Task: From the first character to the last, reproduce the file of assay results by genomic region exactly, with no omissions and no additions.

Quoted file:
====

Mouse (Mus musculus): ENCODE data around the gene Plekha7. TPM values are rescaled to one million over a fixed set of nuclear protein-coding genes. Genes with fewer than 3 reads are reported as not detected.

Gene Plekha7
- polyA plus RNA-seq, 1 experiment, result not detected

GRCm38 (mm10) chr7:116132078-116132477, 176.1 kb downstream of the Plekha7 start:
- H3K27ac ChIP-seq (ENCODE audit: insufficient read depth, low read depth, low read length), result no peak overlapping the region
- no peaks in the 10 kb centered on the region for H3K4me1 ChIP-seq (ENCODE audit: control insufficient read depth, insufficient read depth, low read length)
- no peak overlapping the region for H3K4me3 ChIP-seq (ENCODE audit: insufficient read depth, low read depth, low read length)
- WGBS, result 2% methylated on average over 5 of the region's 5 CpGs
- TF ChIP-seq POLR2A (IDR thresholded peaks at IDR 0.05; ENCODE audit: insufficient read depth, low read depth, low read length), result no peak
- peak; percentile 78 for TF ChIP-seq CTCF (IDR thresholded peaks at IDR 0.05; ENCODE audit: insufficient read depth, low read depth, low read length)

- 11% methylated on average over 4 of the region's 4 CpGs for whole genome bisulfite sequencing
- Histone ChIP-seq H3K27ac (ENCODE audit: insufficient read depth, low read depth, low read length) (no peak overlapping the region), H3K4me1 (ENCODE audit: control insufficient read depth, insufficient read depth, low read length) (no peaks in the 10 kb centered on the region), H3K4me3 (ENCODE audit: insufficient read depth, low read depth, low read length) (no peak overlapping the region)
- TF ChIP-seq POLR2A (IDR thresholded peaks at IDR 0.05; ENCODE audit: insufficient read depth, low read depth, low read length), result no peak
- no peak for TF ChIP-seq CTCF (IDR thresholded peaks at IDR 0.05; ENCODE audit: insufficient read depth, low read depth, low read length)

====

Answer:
Mouse (Mus musculus): ENCODE data around the gene Plekha7. TPM values are rescaled to one million over a fixed set of nuclear protein-coding genes. Genes with fewer than 3 reads are reported as not detected.

Gene Plekha7
- polyA plus RNA-seq, 1 experiment, result not detected

GRCm38 (mm10) chr7:116132078-116132477, 176.1 kb downstream of the Plekha7 start:
- H3K27ac ChIP-seq (ENCODE audit: insufficient read depth, low read depth, low read length), result no peak overlapping the region
- no peaks in the 10 kb centered on the region for H3K4me1 ChIP-seq (ENCODE audit: control insufficient read depth, insufficient read depth, low read length)
- no peak overlapping the region for H3K4me3 ChIP-seq (ENCODE audit: insufficient read depth, low read depth, low read length)
- WGBS, result 2% methylated on average over 5 of the region's 5 CpGs
- TF ChIP-seq POLR2A (IDR thresholded peaks at IDR 0.05; ENCODE audit: insufficient read depth, low read depth, low read length), result no peak
- peak; percentile 78 for TF ChIP-seq CTCF (IDR thresholded peaks at IDR 0.05; ENCODE audit: insufficient read depth, low read depth, low read length)

- 11% methylated on average over 4 of the region's 4 CpGs for whole genome bisulfite sequencing
- Histone ChIP-seq H3K27ac (ENCODE audit: insufficient read depth, low read depth, low read length) (no peak overlapping the region), H3K4me1 (ENCODE audit: control insufficient read depth, insufficient read depth, low read length) (no peaks in the 10 kb centered on the region), H3K4me3 (ENCODE audit: insufficient read depth, low read depth, low read length) (no peak overlapping the region)
- TF ChIP-seq POLR2A (IDR thresholded peaks at IDR 0.05; ENCODE audit: insufficient read depth, low read depth, low read length), result no peak
- no peak for TF ChIP-seq CTCF (IDR thresholded peaks at IDR 0.05; ENCODE audit: insufficient read depth, low read depth, low read length)